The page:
26.-Let us] The ancient Christians looked upon this as a plain intimation of a plurality of persons in the Godhead. They considered that it was to the Son, or Word, that God said, "let us make man." He speaks to one who has the power of creating. John i. 1, 2, 3. The Old Testament furnishes more instances of a similar kind: "Behold the man is become as one of us;" "Let us go down, and there confound their language;" "Whom shall I send, and who shall go for us? Gen. iii. 22. xi. 7. Isaiah vi. 8.
in our image, after our likeness:] We are not to suppose from this passage that God is of the same bodily form as man. God is a Spirit, and without body and corporeal parts, except when he chooses to assume such for particular purposes. The meaning is that man was made approaching to the divine likeness in understanding, freedom of choice, spirituality, immortality, &c. in righteousness and true holiness likewise, as may be gathered from Eph. iv. 24.-See also Col. iii. 10.
28-have dominion] God at the beginning gave mankind dominion (that is, an impressed awe and anthority) over every living thing, as a defence against the beasts of prey, which would otherwise have destroyed them.-By the dominion God gave him over the creatures, Adam, though naked and defenceless, had full security that they could not hurt him; and he had a convincing proof of this by their obedience, when they were brought before him.
29.-Behold, I have given you every herb &c.] Here God assigns mankind their food; and makes no mention at all of beasts, but only of plants and fruits of the earth. The allowance was expressly enlarged after the flood, when He gave them every
living thing for meat, as well as the herbs, Chap. ix. 3.
31.-very good.] Exactly fitted to the ends and uses, for which He designed it.-Whatsoever is evil, is not so by the Creator's action, but by the creature's defection.
The narrative contained in this chapter redounds greatly to the honour and glory of God: for the work of creation is an illustrious display of the Divine Wisdom, Power, and Goodness. When the Psalmist had enumerated the great mercies of God to His creatures in various instances, Ps. civ. he exclaimed, ver. 24, " O Lord, how manifold are thy works! in wisdom hast thou made them all: the earth is full of thy riches."-2dly. The works of Creation demonstrate the all-sufficient power of God, who made heaven and earth by His word; nay, who can produce a world with no more labour than by barely willing it to be. Lastly, the Divine Goodness is highly magnified in the works of Creation. Before the world was made, God was infinitely happy in Himself, and wanted not his creatures to add any thing to Him., But His good pleasure and free grace disposed Him to create them, and impart a share to His own happiness to them.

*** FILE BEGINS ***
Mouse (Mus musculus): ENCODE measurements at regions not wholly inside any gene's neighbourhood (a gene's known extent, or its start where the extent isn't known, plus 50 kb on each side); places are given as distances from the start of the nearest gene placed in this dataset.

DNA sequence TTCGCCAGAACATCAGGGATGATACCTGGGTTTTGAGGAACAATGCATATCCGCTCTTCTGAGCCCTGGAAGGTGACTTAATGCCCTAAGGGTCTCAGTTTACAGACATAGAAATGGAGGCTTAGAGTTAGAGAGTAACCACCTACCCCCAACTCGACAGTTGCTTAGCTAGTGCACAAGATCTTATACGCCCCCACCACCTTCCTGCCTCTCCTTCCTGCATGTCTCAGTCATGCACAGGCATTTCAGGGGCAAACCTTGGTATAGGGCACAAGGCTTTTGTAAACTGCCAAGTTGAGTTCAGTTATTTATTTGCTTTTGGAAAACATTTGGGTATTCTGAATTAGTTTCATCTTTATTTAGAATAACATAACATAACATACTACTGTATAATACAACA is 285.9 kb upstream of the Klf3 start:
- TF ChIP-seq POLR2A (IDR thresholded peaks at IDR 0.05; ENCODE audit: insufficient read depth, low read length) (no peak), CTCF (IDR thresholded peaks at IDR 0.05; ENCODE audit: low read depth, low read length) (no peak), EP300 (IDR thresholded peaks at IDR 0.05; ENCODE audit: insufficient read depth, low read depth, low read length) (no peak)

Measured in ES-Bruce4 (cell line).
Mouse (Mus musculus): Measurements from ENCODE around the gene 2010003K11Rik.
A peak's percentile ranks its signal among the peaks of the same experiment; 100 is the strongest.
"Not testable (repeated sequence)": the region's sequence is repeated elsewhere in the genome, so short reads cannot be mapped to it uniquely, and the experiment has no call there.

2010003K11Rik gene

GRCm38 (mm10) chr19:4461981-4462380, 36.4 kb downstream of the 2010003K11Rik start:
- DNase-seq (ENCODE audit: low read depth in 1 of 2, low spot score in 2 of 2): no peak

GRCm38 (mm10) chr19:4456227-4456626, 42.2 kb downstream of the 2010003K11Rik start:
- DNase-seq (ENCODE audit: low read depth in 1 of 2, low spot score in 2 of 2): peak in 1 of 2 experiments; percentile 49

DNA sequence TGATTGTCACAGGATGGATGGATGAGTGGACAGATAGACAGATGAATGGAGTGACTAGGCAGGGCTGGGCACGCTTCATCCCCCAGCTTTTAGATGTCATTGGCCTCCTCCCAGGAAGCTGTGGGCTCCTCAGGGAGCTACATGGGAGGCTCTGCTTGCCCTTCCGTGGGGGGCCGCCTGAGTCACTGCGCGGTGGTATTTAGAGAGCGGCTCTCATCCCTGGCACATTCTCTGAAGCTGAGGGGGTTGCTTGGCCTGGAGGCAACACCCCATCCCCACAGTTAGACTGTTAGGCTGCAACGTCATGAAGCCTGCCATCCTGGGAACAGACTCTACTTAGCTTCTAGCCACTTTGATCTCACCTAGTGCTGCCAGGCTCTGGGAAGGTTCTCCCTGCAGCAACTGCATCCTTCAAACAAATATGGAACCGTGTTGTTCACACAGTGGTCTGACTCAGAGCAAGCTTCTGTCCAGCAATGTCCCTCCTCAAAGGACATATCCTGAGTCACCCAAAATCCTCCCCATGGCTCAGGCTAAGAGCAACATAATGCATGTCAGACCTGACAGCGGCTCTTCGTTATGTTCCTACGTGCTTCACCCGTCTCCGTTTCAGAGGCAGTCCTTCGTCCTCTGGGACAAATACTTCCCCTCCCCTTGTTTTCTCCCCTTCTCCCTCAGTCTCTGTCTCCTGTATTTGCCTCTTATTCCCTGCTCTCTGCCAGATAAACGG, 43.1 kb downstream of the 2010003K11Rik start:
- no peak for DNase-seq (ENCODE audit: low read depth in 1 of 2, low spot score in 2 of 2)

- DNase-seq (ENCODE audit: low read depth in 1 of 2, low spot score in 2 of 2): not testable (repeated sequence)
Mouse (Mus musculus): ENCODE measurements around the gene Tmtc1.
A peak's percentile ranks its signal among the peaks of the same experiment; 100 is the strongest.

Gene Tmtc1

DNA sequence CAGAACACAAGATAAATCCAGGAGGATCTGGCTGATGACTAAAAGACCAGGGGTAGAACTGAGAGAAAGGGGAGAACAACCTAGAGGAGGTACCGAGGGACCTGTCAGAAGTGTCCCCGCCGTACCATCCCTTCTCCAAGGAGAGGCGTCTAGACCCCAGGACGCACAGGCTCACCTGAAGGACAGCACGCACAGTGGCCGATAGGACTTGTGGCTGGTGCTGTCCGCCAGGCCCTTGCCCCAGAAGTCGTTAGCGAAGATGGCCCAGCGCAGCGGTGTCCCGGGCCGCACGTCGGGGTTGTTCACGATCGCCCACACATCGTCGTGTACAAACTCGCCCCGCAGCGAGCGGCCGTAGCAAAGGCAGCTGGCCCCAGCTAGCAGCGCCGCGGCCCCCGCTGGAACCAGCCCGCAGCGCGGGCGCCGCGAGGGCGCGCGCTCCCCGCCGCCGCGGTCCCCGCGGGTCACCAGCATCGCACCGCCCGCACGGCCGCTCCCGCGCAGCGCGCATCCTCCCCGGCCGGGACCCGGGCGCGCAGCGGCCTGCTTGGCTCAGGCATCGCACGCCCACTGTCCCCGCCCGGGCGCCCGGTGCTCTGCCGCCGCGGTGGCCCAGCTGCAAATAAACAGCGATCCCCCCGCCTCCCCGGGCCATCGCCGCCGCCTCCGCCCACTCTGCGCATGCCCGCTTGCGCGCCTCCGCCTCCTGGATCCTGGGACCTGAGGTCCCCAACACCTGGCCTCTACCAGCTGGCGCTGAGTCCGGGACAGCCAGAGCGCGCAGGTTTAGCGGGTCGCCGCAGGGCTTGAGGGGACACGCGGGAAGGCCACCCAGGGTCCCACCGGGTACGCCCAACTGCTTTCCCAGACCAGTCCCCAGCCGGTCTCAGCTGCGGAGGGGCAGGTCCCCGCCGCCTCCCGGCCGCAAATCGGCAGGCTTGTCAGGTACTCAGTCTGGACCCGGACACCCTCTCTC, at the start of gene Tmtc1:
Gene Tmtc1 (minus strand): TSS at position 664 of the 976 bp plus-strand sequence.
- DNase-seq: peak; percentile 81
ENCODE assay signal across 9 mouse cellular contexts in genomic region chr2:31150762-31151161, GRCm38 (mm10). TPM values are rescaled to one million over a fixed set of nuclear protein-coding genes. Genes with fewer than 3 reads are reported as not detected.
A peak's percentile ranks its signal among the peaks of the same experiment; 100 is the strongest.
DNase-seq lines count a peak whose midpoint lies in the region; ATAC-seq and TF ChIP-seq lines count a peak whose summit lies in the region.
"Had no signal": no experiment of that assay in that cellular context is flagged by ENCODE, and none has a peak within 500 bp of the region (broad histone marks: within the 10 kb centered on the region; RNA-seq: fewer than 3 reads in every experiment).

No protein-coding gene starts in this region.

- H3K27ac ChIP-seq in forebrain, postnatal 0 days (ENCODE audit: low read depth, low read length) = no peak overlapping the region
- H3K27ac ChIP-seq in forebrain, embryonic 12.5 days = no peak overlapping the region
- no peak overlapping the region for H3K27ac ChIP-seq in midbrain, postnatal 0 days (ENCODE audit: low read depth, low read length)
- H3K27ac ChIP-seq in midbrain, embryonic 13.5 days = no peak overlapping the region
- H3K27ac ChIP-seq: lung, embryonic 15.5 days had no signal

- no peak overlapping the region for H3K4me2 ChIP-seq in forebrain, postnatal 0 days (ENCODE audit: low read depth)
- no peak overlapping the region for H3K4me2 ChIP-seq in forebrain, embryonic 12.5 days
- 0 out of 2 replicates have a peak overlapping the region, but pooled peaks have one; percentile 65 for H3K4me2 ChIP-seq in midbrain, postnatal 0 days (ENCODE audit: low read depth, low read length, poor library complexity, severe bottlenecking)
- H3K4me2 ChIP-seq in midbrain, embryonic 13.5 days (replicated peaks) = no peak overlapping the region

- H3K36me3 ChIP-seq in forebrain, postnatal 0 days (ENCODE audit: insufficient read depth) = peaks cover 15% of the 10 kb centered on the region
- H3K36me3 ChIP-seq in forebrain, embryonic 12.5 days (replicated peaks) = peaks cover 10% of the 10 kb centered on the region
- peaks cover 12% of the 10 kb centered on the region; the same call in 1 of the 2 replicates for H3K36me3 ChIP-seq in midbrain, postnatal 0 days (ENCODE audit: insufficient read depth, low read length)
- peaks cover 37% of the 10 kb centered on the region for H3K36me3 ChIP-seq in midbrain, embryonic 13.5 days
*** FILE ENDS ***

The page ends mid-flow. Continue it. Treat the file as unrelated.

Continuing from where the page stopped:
Verse 1-all the host of them.] The word "host" is plainly used to signify every thing that is in heaven or in earth; or, as we say, in the whole world, which in Hebrew is always expressed by these two words, "heaven and earth."-The several creatures are called "host" or army, because of their vast variety and excellent order.
3.-blessed the seventh day,] That is, ordered it to be observed, as a day for praising Him, and for obtaining His blessings: and no doubt it was observed by all good men from Adam to Moses. sanctified] That is, set it apart, that it might preserve to all ages the memory of the Creation and the Creator; man being by an express law obliged to commemorate them fifty two times a year. And as the neglect of this law brought in idolatry and infidelity, so the breach of it has ever since been punished most remarkably, by a judicial hardness of heart, forgetfulness of God, and exemplary judgments; as numberless offenders have confessed.
4. These are the generations &c.] This is a faithful account of the generation, or original of the world.
7.-of the dust of the ground,] This original of man's body may teach us humility; when we are inclined to be lifted up, because we are made after God's image, the thoughts of the dirt, out of which we are taken, may humble and lay us low.
8. And the Lord God planted a garden] or had planted, probably on the third day: "eastward," that is, eastward of Judea, or of the desert of the Amorites, where Moses wrote these books, in a country, long after called "Eden" from its pleasantness and fruitfulness.
9.-the tree of life] So called, because he, that ate of it, would have lived for ever, either by virtue of that tree, or by the appointment of God; as the sacraments are means of grace.-This garden being a type of heaven, perhaps God intended by this tree to represent that immortal life, which He meant to bestow upon man with Himselt. Revel. xxii. 2.
-tree of knowledge of good and evil.] A tree, which would make those that should eat of it sensible of good and evil. It was so called, as being the appointed test of the obedience or disobedience of our first parents, procuring "good" or happiness in the former case: and "evil" or misery in the latter.